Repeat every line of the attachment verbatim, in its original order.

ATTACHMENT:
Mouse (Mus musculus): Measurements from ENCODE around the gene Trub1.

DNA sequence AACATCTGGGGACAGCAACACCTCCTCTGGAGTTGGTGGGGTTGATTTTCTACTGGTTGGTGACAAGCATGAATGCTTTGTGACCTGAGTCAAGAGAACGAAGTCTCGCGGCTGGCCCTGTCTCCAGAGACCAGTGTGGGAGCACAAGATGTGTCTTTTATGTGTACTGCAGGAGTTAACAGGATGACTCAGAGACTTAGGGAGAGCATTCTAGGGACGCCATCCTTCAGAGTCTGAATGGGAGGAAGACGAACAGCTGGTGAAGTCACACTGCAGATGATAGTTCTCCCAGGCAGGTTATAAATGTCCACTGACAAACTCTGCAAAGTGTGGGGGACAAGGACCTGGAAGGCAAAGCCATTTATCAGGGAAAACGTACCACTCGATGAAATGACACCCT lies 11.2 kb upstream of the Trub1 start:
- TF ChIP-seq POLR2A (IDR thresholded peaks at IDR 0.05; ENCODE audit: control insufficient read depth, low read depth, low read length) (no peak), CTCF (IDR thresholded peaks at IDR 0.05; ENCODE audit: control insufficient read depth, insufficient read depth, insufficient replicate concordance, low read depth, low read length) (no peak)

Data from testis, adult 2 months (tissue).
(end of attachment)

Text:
Mouse (Mus musculus): Measurements from ENCODE around the gene Trub1.

DNA sequence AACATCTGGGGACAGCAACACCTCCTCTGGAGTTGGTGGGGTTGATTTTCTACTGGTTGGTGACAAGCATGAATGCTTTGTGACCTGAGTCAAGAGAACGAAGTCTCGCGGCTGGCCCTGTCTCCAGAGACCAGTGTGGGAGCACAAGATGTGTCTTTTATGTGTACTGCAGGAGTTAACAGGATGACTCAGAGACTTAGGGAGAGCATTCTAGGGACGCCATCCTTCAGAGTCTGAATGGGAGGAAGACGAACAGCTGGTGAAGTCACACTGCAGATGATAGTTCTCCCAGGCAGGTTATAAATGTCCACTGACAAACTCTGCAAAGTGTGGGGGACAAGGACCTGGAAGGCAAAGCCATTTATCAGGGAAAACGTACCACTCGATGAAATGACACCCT lies 11.2 kb upstream of the Trub1 start:
- TF ChIP-seq POLR2A (IDR thresholded peaks at IDR 0.05; ENCODE audit: control insufficient read depth, low read depth, low read length) (no peak), CTCF (IDR thresholded peaks at IDR 0.05; ENCODE audit: control insufficient read depth, insufficient read depth, insufficient replicate concordance, low read depth, low read length) (no peak)

Data from testis, adult 2 months (tissue).